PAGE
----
“High and low play off of each other. If a hitter is laying off a pitch that’s up, it probably makes him more susceptible to swing at a pitch down. For the same reason, he’s not swinging at a breaking ball in the dirt because he’s trying to make you get the ball up – he wants to see a ball higher in the zone. Pitches up and down are correlated, certainly. I try to establish both.”
On data and preparation: “Every series, I have a PDF sent to me from the Royals scouting department with the data I want from them. Then I look at video and match it up with heat maps. I determine my game plan from there.
“The stuff I look at is maybe a little more in depth than your basic scouting report. It helps me determine what type of hitter someone is and what his game plan is. I match up the statistics with what I’m seeing on video. More often than not it matches up, but there are times my eyes get deceived a little bit and I need to check out the data more closely. The sample size matters, too. The bigger it is, the better idea you have of what he likes and what his approach is.
“When I look at heat maps, it’s against right-handed pitchers and whether he’s more of a high-ball hitter or more of a low-ball hitter. That’s the main thing with heat maps, but I also look at whether he covers away or in better. In certain situations, that gives me a visualization of, ‘OK, this is where I want to throw the ball.’”
On velocity and the non-quantifiable: “Pitching is so much more than velocity. It’s about deception, it’s about movement, it’s about location. Then there are the intangibles. There is the mental toughness, the conviction, the poise, the thought process, the intent, the ability to read swings. All of that goes into making a pitcher successful. You can look around baseball and find so many guys throwing 98 mph – guys all over the minor leagues who aren’t ready for the big leagues, many who will never play in the big leagues. That shows how important the other aspects are.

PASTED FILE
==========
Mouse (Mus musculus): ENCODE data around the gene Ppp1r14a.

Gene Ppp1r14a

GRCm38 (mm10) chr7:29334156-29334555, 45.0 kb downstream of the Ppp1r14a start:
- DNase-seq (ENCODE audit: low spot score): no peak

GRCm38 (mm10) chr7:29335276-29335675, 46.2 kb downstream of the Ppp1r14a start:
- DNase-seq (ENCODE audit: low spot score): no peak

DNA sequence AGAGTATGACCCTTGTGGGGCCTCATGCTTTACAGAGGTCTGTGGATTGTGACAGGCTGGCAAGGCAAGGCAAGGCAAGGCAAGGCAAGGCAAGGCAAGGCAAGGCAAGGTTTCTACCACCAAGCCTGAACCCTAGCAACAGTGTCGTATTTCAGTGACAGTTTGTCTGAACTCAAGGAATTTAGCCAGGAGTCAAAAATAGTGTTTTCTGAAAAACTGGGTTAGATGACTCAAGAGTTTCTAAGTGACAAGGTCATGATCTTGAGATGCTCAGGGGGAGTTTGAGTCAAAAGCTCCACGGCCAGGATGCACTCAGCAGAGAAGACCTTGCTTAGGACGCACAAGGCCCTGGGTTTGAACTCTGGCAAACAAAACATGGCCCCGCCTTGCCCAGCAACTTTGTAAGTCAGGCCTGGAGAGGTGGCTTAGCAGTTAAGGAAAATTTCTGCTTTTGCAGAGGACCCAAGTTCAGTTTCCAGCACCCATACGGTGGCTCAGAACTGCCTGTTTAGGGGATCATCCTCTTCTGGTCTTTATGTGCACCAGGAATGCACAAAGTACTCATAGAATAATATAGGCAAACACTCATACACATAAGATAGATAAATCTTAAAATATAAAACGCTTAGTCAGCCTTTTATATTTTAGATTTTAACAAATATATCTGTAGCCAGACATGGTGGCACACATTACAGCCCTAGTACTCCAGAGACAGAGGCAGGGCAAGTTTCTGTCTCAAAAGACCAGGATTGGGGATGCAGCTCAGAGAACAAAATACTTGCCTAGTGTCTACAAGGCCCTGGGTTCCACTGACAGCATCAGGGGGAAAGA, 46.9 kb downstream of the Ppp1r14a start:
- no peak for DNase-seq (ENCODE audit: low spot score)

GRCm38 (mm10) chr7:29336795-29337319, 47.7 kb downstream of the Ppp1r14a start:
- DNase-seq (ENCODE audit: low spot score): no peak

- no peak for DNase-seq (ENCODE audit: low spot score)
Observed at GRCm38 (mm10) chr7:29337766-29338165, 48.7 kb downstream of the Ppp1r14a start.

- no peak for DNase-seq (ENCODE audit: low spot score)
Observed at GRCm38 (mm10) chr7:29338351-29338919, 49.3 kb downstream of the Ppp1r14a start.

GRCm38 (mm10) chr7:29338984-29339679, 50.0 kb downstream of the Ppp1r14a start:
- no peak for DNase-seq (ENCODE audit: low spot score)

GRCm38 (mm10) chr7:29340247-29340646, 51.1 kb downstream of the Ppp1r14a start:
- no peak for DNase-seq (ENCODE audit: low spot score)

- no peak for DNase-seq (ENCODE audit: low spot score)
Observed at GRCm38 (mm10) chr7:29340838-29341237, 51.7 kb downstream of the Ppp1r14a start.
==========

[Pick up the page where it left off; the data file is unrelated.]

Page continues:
“Velocity is the most quantifiable thing, but now we’re reaching some other forms – some other measurements – that are allowing people to evaluate differently. But in the end, I think the biggest thing is between the ears, and that’s something you can’t quantify.”
On the mental component: “There’s obviously physical talent involved, but I think what makes pitchers successful is the mental component – the ability to process information and to compete with conviction. Knowing you can get a hitter out is a belief. It’s a feeling – a confidence you have – whether you’re throwing 80 mph or 100 mph. If you lose that, hitters will sense it and jump on it. It’s like a dog sensing fear.
“It exists and it’s tangible. It’s what separates average from good, and good from great. Show me a pitcher with brains, heart and balls, and I’ll show you a winner. That’s the hardest thing to quantify, and it’s probably the most important.”
The Yankees Saw a Different Marcus Stroman.Warning: Spoiler! (Click to show)
Marcus Stroman isn’t David Price. Maybe, if Stroman had been healthy all year, the Jays wouldn’t have gotten Price at the deadline, so Stroman would be their No. 1, but that isn’t how things went, so Price is No. 1, and Stroman’s looking to be No. 2. Stroman himself would happily concede that Price is on another level, but then, just about every World Series-winning team ever has needed more than one starting pitcher, and this is where Stroman becomes important. It’s a minor miracle to just see Stroman already back on the field, but his own focus is on starting and helping. It’s gone beyond just getting healthy. And if Wednesday’s any indication, Stroman’s rounding into top form with the playoffs coming up.